Campaign objectives (short and long term)
- Increase parent’s confidence in communicating with their child about emotions.
- Increase parent’s confidence in helping their child identify and describe emotions.
- Increase parental mental health literacy.
- Increase child mental health literacy by increasing their skills to feel more confident in expressing their emotions.
- Increase help seeking by adolescents.
Western Australia parents of children 12 years and under.
Visit our tips for parents page to view all 12 videos.
Independent social research agency, Kantar Public was engaged to conduct the campaign evaluation. A 15-minute online survey was administered to Western Australian parents, guardians and carers, with at least one child aged 12 years or under. Respondents varied in gender, age and location.
Key evaluation findings included:
- Parenting specific messages that were recalled centred around: communication (i.e. talking to your child), interaction and engagement with children.
- More than half of the respondents (69%) claimed the campaign was effective in helping them build their child’s confidence and trust in them.
- More than half of the respondents (66%) claimed the campaign helped them communicate better with their child.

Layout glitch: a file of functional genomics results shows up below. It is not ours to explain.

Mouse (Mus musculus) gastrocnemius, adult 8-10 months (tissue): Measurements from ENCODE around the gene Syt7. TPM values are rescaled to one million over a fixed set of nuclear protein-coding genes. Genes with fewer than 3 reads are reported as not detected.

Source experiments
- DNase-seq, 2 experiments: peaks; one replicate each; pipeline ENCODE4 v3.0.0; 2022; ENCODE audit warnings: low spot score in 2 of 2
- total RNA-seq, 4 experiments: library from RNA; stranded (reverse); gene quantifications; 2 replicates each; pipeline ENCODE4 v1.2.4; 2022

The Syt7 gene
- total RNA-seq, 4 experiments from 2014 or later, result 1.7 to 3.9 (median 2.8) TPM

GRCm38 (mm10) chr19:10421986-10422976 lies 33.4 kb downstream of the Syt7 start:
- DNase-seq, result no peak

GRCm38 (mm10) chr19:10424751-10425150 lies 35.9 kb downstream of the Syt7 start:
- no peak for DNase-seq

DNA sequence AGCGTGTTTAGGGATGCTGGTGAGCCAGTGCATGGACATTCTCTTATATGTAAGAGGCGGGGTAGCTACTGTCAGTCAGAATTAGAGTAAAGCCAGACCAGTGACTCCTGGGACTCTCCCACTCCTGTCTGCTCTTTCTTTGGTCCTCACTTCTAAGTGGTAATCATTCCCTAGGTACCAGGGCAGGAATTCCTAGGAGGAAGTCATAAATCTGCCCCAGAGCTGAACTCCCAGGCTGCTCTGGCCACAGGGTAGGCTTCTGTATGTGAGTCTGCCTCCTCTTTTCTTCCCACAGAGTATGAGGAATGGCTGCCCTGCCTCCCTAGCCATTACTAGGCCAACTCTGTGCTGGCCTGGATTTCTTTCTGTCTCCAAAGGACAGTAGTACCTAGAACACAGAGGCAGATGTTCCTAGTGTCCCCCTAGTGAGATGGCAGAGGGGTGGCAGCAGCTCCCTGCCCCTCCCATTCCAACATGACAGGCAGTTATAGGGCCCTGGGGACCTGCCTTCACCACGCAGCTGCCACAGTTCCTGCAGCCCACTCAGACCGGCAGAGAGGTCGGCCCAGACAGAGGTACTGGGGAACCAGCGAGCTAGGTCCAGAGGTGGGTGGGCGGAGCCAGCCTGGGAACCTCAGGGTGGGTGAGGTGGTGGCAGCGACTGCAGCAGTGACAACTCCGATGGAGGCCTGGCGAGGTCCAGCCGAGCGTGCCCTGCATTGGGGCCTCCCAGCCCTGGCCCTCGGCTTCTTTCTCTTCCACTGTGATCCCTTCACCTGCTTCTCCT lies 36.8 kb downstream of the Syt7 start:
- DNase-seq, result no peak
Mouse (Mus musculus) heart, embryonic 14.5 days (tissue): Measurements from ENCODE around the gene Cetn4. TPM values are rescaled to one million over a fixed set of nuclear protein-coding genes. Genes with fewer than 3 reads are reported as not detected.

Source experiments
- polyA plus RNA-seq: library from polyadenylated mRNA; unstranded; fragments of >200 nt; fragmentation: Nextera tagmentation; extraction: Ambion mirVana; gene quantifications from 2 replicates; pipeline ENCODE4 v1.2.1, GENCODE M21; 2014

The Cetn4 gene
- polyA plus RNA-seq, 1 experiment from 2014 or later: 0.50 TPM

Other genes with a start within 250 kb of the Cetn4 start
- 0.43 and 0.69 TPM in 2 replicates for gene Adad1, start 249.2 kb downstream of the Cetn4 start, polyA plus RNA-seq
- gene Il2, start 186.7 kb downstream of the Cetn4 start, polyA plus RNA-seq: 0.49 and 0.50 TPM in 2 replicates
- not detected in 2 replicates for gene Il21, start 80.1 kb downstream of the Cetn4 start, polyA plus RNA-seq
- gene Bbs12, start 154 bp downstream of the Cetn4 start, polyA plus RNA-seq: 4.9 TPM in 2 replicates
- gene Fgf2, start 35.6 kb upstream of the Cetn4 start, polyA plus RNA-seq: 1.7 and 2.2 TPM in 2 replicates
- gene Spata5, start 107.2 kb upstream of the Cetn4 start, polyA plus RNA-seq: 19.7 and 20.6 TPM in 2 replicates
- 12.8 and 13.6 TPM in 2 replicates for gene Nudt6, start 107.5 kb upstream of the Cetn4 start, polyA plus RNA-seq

- 65% of respondents said the campaign taught them how to help their child manage negative feelings, as well as gave them the confidence to talk to their child about emotions.
- 63% of respondents said the campaign taught them how to help their child boost positive emotions.
Download the campaign evaluation summary for more findings from the mid-year evaluation.
Last updated: December 2021
Hu T, Zhang D, Wang J, Mistry R, Ran G, Wang X. Relation between Emotion Regulation and Mental Health: A Meta-Analysis Review. Psychological Reports. 2014;114(2):341-62.
National Scientific Council on the Developing Child. Children’s Emotional Development Is Built into the Architecture of Their Brains.: Harvard University; 2004.
Beyond Blue. Healthy Families - Social and Emotional Development 2020 [Available from: https://healthyfamilies.beyondblue.org.au/age-1-5/social-and-emotional-development.
National Scientific Council on the Developing Child. Establishing a Level Foundation for Life: Mental Health Begins in Early Childhood. Harvard University; 2008.
Rickwood DJ, Deane FP, Wilson CJ. When and how do young people seek professional help for mental health problems? Medical journal of Australia. 2007;187(S7):S35-S9.
Radez J, Reardon T, Creswell C, Lawrence PJ, Evdoka-Burton G, Waite P. Why do children and adolescents (not) seek and access professional help for their mental health problems? A systematic review of quantitative and qualitative studies. European child & adolescent psychiatry. 2020.
Gray, Daraganova. Growing Up in Australia: The Longitudinal Study of Australian Children (LSAC) Annual Statistical Report 2017. Australian Institute of Family Studies; 2018.